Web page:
Pulled pork

It wasn’t until my 2007 trip to Oklahoma that I realised the food called “barbecue” in the USA bears no relation to the charred-on-the-outside, raw-on-the-inside sausages that bear that name over here in the UK. My visit to Van’s Pig Stand in Norman, Oklahoma was a revelation to me. I experienced meat like I had never tasted before. I’ve never attempted to replicate the ribs or brisket — one day I will — but pulled pork is astonishingly easy.

So here’s how I do it.

Start with a big chunk of pork (surprise!). Then make up a dry rub which will give it additional flavour. Lots of people have lots of opinions of what exactly should go into the rub, and you can find lots of recipes. But I skew simple: sugar, salt, pepper and the magic ingredient, smoked paprika.

How much of each to use? I do this by feel, but for a recent batch I weighed what I used so my sons could replicate it when they make this. (We have them cooking for us now, a couple of days each week). Here’s what I used:

  • 75 g dark brown sugar
  • 35 g salt
  • 1 g freshly ground black pepper
  • 2 g smoked paprika

This was for a 2 kg chunk of pork, so if yours is bigger or smaller than that, you can adjust these quantities accordingly. But they are pretty vague anyway, so feel free to use more or less as you prefer.

Mix the rub ingredients together. Then remove the pork from its packaging and cut off any string that might be tying it up. Work the rub all over the pork, including into any crevices. Often a tied-up chunk of pork will unfold when the string is removed. Great! Work the rub into the central areas that are thus exposed before folding it back into shape.

When you’re done, place the pork in the centre of a large piece of baking foil in an oven-proof tray and sprinkle any remaining rub over the top of the pork. Now you need to make a foil parcel that completely encloses the pork and is airtight, but which has some air-space inside, so that air can circulate inside the package. (The airtightness is really important: if you tear the foil, then all the moisture will escape during cooking and you’ll be left with a charred lump.)

Now bake the wrapped parcel. You want a low temperature and a long time that will result in cooking all the way through without ever getting really hot. I usually use 140 degrees C, and cook for maybe six to eight hours. An even lower temperature might be OK. The idea is that the slow cooking breaks down all the tough gristle in the pork, and leaves it amazingly tender.

When it’s time to eat, remove the pork from the oven and open the foil package. If you did it right, then plenty of steam will escape and the pork will be beautifully moist. Lift the meat out of the baking tin into a heavy glass or ceramic dish and pull it apart with two forks. (That’s where the name “pulled pork” comes from.) You will want to incorporate some of the fat but not too much. And pour in some of the juices from the tin: they combine melted pork fat with all those delicious things in the rub, plus they help to get the texture of meat right.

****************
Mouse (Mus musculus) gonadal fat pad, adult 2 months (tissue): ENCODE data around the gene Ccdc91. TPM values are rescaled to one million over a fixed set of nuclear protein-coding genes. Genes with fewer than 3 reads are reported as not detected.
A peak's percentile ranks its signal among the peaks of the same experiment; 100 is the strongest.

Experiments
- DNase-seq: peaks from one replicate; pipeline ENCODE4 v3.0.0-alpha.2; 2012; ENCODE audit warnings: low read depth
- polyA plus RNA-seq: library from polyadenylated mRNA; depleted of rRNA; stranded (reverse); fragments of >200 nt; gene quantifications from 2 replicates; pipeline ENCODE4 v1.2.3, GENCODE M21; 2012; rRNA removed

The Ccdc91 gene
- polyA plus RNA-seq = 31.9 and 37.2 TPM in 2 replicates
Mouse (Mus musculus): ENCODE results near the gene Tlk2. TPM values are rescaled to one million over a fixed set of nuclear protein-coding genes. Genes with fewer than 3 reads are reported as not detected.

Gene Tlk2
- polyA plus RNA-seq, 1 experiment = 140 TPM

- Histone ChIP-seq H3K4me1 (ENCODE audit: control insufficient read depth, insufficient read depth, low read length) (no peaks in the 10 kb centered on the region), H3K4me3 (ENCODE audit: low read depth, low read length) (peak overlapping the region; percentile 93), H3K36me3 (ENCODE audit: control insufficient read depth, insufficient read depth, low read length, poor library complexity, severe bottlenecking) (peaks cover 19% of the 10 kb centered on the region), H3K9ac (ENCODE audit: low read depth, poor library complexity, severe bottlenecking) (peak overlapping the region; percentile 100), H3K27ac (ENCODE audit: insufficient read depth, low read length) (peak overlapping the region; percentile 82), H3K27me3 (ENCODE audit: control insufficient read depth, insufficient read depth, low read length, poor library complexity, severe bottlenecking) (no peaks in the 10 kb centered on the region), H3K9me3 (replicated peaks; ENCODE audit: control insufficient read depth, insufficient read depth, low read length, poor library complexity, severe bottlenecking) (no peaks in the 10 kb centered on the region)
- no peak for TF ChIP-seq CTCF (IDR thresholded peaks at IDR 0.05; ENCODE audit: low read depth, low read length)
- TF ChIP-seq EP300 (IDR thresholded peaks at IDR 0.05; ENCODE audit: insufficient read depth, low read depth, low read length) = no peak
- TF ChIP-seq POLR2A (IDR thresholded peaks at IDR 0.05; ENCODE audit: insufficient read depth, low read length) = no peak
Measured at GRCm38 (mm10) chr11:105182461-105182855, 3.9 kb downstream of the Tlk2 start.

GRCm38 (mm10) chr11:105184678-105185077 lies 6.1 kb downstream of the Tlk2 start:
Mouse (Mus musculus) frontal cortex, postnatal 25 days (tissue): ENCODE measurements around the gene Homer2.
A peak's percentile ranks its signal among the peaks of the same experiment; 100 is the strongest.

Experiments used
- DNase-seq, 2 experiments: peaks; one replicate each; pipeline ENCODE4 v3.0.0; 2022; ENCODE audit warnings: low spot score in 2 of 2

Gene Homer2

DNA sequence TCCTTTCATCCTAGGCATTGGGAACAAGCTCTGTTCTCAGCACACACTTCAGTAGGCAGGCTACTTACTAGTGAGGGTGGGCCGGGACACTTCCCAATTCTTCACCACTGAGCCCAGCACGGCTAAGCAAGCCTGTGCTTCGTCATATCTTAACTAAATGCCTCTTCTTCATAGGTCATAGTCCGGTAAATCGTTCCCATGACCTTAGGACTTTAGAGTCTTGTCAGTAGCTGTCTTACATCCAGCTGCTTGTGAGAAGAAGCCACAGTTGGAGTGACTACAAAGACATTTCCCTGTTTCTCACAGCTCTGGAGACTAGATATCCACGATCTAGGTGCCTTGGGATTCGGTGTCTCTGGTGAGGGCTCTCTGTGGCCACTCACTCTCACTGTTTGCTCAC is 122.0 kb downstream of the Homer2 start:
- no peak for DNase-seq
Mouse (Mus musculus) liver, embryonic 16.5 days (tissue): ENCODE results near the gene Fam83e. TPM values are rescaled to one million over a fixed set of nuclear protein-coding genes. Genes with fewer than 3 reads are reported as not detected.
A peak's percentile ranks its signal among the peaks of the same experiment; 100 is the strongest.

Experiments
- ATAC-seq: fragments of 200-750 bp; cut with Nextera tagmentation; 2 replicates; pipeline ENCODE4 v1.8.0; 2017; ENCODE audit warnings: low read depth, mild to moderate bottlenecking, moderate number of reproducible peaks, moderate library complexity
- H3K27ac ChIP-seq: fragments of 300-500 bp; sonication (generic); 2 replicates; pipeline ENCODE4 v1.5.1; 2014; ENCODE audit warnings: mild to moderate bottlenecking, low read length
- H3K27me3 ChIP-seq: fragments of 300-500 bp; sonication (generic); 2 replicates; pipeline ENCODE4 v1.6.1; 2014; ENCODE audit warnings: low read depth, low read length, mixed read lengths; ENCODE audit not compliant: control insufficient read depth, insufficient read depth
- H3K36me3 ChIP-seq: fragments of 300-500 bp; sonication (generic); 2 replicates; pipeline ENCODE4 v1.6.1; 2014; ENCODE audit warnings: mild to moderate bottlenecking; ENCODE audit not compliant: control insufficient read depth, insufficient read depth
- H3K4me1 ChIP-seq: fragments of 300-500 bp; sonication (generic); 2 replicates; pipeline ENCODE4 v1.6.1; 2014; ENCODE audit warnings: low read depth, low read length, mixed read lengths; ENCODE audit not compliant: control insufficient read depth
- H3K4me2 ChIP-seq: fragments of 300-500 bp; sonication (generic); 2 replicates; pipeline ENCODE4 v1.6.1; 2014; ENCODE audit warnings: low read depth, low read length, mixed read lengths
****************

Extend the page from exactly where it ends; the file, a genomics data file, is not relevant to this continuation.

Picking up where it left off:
If you like, you can mix in some BBQ sauce, peri-peri sauce and liquid smoke.

This is just delicious. We tend to serve it with vile potatoes and coleslaw.

6 responses to “Pulled pork

  1. Pingback: Vile Potatoes | The Reinvigorated Programmer

  2. Basically, it’s American pork rillette. You can cook it down around 120C if you want. A lot of pit BBQ places smoke the meat at around that temperature for six or ten hours, so the meat gets both cooked and smoked. There are even wood smokers with timers, thermostats and WiFi connectivity for serious fans.

    Back in the 1960s, President Johnson (LBJ) said that America’s three great contributions to world culture were toilet paper, barbecue and fingering f–king. Glad to read that you are enjoying one of them.

  3. As a Tennessean, I approve this post. If you have a grill, you must try smoking your pork for the full pit barbecue experience. I don’t know if you can find hickory or mesquite wood where you are, but apple, cherry, or oak will do just fine. Of course when you are smoking you can’t keep it air-tight the whole time or the smoke can’t get in and give you that wonderful flavor boost. A tin of water or other liquid placed in the grill will help keep the pork from drying out too much.

    Also, try it without sugar. Midwesterners like their barbecue sweet, but they are known to be addled.

  4. Kaleberg, having looked up pork rillette, I think I am happier with the American version!

    Yes, smoking would be best, but I don’t have the equipment, nor the time or inclination to build a pit. Maybe one day when I have less other stuff going on. I do feel though that smokers with timers and especially with WiFi have to be completely against the spirit of BBQ.

    Nathan, perhaps as you say smoking on a grill (what the in the UK confusingly call a barbecue) is the reasonable middle way.

  5. Bevan Bennett

    If you enjoy this pulled pork, I also suggest that you look into a recipe for “Cochinita Pibil”, a similar dish from the Yucatan peninsula.

  6. Thanks, Bevan, I’ll look into it!

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